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A Nearly Complete Juvenile Skull of the Marsupial Sparassocynus derivatus from the Pliocene of Argentina, the Affinities of “Sparassocynids”, and the Diversification of Opossums (Marsupialia; Didelphimorphia; Didelphidae)

“Sparassocynids” are small, carnivorously-adapted marsupials known from the late Miocene and Pliocene of South America, thought to be relatives of living didelphid opossums but of otherwise uncertain phylogenetic relationships. Here, we describe a nearly complete juvenile skull of the “sparassocynid” Sparassocynus derivatus, from the Pliocene (~5–3 million years old) Chapadmalal...

Correction: Skeleton of an unusual, cat-sized marsupial relative (Metatheria: Marsupialiformes) from the middle Eocene (Lutetian: 44-43 million years ago) of Turkey

. Beck The following information is missing from the Funding section: We acknowledge funding from National Geographic Society for the fieldwork in Uzuncarsidere that resulted in the discovery of the

Skeleton of an unusual, cat-sized marsupial relative (Metatheria: Marsupialiformes) from the middle Eocene (Lutetian: 44-43 million years ago) of Turkey

We describe a near-complete, three-dimensionally preserved skeleton of a metatherian (relative of modern marsupials) from the middle Eocene (Lutetian: 44–43 million years ago) Lülük member of the Uzunçarşıdere Formation, central Turkey. With an estimated body mass of 3–4 kg, about the size of a domestic cat (Felis catus) or spotted quoll (Dasyurus maculatus), it is an order of...

The Skull of Epidolops ameghinoi from the Early Eocene Itaboraí Fauna, Southeastern Brazil, and the Affinities of the Extinct Marsupialiform Order Polydolopimorphia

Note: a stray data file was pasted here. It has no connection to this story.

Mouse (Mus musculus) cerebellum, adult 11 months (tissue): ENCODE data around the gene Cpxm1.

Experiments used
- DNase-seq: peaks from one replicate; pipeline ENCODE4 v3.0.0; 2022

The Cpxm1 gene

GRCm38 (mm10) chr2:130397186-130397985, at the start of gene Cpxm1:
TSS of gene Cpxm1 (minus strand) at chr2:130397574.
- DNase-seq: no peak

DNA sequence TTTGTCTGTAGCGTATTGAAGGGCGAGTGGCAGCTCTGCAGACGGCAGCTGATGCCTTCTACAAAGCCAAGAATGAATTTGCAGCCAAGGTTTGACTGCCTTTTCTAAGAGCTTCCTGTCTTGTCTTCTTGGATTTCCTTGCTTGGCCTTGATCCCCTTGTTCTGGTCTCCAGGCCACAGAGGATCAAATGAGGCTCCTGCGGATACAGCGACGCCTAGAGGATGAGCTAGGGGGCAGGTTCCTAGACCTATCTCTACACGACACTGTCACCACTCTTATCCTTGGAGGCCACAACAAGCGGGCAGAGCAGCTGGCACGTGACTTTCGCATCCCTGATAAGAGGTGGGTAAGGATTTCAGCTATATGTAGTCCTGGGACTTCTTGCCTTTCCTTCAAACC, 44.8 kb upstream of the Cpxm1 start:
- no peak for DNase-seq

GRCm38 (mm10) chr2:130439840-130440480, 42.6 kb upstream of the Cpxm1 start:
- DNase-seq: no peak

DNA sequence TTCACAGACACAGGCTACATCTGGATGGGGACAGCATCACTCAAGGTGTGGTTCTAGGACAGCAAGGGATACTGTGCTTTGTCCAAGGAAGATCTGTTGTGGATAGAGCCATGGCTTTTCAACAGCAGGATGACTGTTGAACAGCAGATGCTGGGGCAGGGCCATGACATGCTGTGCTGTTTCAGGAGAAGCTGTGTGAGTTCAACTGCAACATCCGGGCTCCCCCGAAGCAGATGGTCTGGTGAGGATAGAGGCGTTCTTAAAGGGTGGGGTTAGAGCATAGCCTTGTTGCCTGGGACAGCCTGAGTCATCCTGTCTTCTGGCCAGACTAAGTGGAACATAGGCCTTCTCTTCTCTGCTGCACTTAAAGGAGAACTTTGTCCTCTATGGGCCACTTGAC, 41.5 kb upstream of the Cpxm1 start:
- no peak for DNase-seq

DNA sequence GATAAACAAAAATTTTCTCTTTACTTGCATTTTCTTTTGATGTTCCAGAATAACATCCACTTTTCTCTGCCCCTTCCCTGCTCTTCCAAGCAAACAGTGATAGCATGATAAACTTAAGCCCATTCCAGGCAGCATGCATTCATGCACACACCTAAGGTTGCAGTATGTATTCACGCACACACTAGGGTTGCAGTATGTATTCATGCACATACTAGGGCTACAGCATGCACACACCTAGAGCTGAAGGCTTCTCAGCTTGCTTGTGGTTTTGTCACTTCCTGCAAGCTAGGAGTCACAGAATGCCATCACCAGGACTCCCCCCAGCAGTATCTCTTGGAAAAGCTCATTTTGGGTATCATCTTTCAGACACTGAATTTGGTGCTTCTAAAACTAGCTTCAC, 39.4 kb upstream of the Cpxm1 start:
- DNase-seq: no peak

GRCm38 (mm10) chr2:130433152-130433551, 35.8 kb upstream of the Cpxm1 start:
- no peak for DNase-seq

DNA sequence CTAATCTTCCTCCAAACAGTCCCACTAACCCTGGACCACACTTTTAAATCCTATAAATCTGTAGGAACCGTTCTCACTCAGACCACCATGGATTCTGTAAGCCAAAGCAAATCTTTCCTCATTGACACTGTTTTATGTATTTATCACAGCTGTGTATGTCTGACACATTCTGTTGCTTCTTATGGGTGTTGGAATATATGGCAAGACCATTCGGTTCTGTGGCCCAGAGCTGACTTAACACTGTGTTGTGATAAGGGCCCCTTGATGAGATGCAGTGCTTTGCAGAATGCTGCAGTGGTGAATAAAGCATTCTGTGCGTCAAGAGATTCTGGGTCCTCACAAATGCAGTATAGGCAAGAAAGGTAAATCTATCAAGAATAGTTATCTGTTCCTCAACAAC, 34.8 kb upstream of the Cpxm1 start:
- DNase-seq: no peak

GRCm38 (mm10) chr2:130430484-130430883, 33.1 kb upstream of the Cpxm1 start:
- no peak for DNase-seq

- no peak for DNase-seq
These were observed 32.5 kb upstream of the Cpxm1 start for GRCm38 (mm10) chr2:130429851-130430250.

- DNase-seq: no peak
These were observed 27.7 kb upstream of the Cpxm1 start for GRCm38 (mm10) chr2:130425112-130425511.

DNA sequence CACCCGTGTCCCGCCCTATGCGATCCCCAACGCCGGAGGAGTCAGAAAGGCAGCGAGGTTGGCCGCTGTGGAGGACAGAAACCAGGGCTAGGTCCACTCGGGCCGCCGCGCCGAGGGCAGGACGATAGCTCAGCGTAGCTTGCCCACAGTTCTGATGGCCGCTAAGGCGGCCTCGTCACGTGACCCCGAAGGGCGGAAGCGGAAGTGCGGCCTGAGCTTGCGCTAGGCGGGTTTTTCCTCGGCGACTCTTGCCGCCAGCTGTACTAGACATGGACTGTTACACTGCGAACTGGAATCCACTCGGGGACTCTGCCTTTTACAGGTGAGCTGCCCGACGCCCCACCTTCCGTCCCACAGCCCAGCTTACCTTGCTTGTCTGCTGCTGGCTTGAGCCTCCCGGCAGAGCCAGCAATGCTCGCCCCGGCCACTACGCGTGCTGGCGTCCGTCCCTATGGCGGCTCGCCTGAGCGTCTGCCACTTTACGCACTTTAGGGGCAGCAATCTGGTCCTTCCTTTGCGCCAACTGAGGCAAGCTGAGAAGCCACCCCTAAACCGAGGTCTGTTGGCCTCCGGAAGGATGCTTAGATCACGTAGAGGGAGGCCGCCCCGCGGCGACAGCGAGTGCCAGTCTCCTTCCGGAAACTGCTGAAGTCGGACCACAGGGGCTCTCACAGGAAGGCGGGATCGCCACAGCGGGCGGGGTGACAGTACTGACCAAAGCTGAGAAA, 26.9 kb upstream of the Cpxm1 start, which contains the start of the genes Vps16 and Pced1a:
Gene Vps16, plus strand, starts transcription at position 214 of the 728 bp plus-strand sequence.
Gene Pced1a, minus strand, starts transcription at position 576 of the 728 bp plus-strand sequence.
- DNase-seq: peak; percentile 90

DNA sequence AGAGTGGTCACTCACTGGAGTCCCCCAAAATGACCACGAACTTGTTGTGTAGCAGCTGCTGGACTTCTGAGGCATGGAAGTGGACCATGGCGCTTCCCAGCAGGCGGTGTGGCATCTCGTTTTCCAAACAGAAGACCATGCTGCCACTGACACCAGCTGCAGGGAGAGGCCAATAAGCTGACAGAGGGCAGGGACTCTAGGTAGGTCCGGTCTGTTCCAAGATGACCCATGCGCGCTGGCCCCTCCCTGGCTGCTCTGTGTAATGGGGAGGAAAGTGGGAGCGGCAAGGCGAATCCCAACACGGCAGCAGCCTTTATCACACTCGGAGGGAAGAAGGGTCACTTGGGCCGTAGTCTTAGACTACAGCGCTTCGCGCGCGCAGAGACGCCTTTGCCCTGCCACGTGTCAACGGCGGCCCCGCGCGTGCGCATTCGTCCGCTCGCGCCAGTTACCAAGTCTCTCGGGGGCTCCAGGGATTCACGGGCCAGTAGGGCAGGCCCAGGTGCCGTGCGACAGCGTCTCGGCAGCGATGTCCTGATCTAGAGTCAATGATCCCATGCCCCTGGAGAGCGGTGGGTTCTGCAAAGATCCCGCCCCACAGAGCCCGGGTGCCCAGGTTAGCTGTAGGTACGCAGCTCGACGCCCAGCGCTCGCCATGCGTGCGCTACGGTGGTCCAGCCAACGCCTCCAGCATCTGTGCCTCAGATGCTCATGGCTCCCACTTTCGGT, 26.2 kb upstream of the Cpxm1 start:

. Beck 0 1 0 School of Biological, Earth and Environmental Sciences, University of New South Wales , Sydney, NSW 2052 , Australia 1 School of Environment & Life Sciences, University of Salford , M5 4WT

A new, large-bodied omnivorous bat (Noctilionoidea: Mystacinidae) reveals lost morphological and ecological diversity since the Miocene in New Zealand

. Worthy AuthorsSearch for Suzanne J. Hand in:Nature Research journals • PubMed • Google Scholar Search for Robin M. D. Beck in:Nature Research journals • PubMed • Google Scholar Search for Michael Archer

Australia's Oldest Marsupial Fossils and their Biogeographical Implications

BackgroundWe describe new cranial and post-cranial marsupial fossils from the early Eocene Tingamarra Local Fauna in Australia and refer them to Djarthia murgonensis, which was previously known only from fragmentary dental remains.Methodology/Principal FindingsThe new material indicates that Djarthia is a member of Australidelphia, a pan-Gondwanan clade comprising all extant...